Short Stories, Irish literature, Classics, Modern Fiction, Contemporary Literary Fiction, The Japanese Novel, Post Colonial Asian Fiction, The Legacy of the Austro-Hungarian Empire and quality Historical Novels are Among my Interests
Tuesday, January 29, 2013
An Interview with Rachel Thompson-Author of Broken Pieces, A Walk in the Snark and Mancode: Exposed
10 Things I Wish I Knew About Being an Author I Didn’t Know Before
by Rachel Thompson
When I first started writing my author blog (about four and a half years ago), I had NO idea the extent of marketing I would have to do once I published my first book.
Now that I’m three books in (all bestsellers), I’ve developed a system that works for me. It’s not brain surgery, it’s not impossible, but it is hard work.
And it all starts with having an author platform.
Lots of people have written about author platforms; but back then, I had no comprehension of what that meant (and while I have a fairly extensive sales and marketing background, publishing was all new to me). So what is an author platform and how can knowing this help you? I’m drawing on my own experiences, what I’ve read and learned, as well as the business clients who do what I recommend.
The primary components of any platform include:
I’ll break down each one with an additional tip on how I do things.
Social Media: Everyone knows you have to be on (at the very least), Twitter, Facebook, and Goodreads. That’s kind of a given. What people don’t tell you is that you need a Facebook page, separate from your personal Facebook account (however you can manage it from there). Why? Facebook personal accounts (where you ‘friend’ people) were not created for selling. Also, they limit you to 5,000 friends, which sounds like a lot, but once you get more well-known? Not so much.
Success: For the best chance at success, be sure to not go into social media thinking, ‘Hey this is awesome! I’m just gonna link to my own books all the time, in every share, message, and tweet!’ Not only will people unfollow/unfriend you, it’s also extremely counterproductive to doing any actual selling. Tip: Use keywords that connect to your subject/genre. Glean articles from the Net and share those. RT/share others. Be generous in supporting people. Add visual formats like YouTube, Instagram, and Pinterest. And above all else, have a presence on G+. Google owns it. Google is the largest search engine in the world. You do the math.
Website: I had NO idea until I finally convinced myself to switch from blogger to WordPress.org that my SEO/SMO was in the tank. Why does this matter? Paying someone (not a lot) to optimize my site (and then coaching me on how to do it) has made a huge difference in my Google ranking and Alexa.com score. What does that mean? I’m more visible, more exposed (in a good way!), and I’ve made it easier for people to find me.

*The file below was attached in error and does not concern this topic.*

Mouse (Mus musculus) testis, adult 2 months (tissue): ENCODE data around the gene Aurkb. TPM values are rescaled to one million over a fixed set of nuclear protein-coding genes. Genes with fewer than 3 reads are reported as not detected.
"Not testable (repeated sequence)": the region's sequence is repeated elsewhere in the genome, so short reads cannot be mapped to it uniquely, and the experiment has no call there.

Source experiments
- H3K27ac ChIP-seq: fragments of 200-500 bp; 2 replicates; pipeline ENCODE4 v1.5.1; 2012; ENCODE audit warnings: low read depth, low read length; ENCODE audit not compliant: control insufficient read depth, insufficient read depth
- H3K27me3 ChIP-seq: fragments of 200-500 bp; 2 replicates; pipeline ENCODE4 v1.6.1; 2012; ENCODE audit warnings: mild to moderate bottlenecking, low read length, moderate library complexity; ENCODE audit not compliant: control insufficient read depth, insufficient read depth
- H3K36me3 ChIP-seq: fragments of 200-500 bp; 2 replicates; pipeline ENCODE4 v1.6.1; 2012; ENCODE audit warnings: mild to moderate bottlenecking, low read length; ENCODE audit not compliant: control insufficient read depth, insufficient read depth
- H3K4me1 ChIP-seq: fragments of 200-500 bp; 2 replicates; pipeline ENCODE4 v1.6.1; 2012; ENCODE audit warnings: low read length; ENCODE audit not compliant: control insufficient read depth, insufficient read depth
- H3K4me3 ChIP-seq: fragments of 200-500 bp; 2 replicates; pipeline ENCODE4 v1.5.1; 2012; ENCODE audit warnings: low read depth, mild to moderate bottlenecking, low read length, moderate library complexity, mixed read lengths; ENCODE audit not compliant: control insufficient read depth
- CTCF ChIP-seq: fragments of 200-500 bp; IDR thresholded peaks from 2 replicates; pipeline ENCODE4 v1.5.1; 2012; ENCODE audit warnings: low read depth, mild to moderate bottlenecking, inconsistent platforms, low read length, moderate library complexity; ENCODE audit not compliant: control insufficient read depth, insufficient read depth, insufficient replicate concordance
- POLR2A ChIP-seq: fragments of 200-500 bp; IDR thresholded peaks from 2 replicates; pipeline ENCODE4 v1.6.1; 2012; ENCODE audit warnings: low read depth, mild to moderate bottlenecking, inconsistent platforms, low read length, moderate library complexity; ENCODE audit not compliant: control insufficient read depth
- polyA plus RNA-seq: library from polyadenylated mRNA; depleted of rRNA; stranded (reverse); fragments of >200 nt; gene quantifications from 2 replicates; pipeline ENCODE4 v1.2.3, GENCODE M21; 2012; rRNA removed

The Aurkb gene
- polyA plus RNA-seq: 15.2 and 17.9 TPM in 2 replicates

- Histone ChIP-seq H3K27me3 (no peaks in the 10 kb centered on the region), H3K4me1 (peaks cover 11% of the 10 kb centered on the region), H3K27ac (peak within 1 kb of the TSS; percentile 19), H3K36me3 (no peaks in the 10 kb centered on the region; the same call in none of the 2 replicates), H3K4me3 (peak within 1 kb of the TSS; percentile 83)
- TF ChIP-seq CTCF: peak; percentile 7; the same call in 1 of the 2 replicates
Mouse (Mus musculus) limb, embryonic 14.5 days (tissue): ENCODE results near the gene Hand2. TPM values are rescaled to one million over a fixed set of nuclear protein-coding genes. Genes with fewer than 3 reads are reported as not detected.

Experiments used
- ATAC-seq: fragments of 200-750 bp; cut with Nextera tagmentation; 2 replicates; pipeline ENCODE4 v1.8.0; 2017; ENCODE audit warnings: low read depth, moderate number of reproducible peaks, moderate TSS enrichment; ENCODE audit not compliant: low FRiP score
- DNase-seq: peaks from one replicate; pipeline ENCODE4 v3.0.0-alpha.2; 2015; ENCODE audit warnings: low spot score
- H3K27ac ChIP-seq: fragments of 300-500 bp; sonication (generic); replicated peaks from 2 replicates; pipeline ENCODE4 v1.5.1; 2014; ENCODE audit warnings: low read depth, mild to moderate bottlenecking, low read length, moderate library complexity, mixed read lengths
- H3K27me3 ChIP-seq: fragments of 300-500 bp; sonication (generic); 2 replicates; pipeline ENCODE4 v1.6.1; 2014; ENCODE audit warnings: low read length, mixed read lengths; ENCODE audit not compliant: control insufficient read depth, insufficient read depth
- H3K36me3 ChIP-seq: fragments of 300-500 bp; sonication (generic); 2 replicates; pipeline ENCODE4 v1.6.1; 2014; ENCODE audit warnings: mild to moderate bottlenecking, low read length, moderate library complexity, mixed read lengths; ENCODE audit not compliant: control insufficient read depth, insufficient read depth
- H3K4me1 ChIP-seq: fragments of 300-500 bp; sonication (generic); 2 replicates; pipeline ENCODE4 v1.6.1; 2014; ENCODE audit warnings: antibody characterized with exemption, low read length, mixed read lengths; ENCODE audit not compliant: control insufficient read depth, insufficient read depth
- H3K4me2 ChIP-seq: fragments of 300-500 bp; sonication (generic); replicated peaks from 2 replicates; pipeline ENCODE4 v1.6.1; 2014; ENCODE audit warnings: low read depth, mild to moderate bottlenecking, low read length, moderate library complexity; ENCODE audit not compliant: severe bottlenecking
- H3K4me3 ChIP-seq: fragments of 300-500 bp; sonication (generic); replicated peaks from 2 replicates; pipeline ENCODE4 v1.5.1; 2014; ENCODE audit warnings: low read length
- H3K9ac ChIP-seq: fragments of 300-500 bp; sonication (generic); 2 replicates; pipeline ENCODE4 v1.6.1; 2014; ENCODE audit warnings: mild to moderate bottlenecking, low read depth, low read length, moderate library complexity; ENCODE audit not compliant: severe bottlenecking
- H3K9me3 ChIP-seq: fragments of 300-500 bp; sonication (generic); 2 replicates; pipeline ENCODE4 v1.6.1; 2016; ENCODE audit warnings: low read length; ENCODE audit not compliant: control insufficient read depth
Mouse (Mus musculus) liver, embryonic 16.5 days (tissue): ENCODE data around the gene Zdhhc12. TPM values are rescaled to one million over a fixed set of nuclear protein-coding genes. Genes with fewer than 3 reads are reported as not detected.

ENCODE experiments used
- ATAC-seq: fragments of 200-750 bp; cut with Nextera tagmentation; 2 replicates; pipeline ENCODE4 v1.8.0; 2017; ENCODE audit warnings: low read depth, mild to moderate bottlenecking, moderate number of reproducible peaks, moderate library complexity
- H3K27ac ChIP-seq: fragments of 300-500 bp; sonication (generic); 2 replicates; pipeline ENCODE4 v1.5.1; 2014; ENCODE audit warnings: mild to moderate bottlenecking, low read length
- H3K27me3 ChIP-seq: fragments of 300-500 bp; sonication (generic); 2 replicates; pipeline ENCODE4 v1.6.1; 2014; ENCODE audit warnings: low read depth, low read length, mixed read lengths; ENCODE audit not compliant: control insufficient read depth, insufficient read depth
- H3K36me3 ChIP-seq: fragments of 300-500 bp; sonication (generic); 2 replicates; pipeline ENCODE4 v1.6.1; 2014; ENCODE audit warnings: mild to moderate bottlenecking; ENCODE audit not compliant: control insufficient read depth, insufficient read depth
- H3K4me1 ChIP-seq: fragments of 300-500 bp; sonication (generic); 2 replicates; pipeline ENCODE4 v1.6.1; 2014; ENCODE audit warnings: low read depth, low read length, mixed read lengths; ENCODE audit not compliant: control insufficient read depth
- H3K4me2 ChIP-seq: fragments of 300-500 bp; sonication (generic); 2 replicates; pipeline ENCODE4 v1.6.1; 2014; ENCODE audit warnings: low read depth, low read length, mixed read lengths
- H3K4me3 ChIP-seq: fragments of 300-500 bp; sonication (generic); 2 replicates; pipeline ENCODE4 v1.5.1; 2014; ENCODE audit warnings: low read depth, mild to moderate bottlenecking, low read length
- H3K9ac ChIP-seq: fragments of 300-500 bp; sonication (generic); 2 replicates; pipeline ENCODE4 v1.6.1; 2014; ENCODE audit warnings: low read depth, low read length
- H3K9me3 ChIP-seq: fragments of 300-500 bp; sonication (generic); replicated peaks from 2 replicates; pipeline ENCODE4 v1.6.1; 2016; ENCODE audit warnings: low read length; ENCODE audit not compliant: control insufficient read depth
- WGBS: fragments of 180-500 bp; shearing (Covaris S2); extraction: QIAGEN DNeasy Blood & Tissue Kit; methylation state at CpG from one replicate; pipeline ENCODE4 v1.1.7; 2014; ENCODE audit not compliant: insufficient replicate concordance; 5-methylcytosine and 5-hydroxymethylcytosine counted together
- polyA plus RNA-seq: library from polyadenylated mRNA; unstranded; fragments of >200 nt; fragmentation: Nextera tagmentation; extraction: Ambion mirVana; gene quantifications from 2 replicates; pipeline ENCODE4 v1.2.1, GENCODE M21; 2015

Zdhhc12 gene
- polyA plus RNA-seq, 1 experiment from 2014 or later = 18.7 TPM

Optimization: It’s okay if you don’t understand what it means. Hire someone who does. I truly had no clue how important it was to optimize my site or what all was involved. I’m grateful to @SugarBeatBC for her knowledge and patient help.
Blog: A natural extension of any author is your blog. Again, use your keywords to come up with subjects or a theme to your writing, and update your blog at least once per week. Google’s algorithms look at how fresh your content is. If you don’t post often, your ranking goes down. Boo.
Topics: Confused on what to blog about? Find blogs you really like, and see what their focus is. Write about what you know. Share excerpts from your book(s). Have guests (remember, be generous?). Tip: post on the weekend for more comments, during the week for more shares (Source: Dan Zarrella).
Ads: Many authors don’t want to tangle with the beast that is Google AdWords. I didn’t either! I tried to learn many times but looking at cost per keyword makes me think of algebra class and hey, writer here. Math is NOT my forte. So I make my husband do it. Ha! (In fact, he’s become so proficient at doing AdWords, he hung up his shingle at The AdWords Guy, and helps other authors learn, or manages their campaigns for them.)
Keywords: Yes, again. Even if you don’t get how AdWords works, at least you can use their Keyword Tool to run your words through (ie, I use relationships, grief, loss, love, romance, etc.). It’s free and fairly easy to use.
eBook or Digital Copy: Is it really necessary to have an eBook version of your book? In a word: duh. Of course it is! Report vary, but anywhere from 50-70% of all books purchased over the last year were in eBook format; of those, 50% were purchased from Amazon.
(People are still somewhat confused about this. You CAN purchase eBooks from Amazon without a Kindle. All you need to do is download their free apps for smartphone, computer, tablet, or cloud. It’s SO easy! Even Nook readers can read Amazon books (not on their Nook of course. Barnes and Noble isn’t stupid.), but from the free apps.)
10) Embrace Technology: No matter what your personal opinions are about eBooks, digital content is our future – right now. As baby boomers age, purchases made from home have skyrocketed. Younger people have become used to the instant gratification from gaming and social media, which makes eBooks perfect for your younger demographic.
Okay, that’s it! Almost every single one of these points I learned during the process of publishing or after. I hope they help you to be successful but remember, first and foremost, write a terrific book first!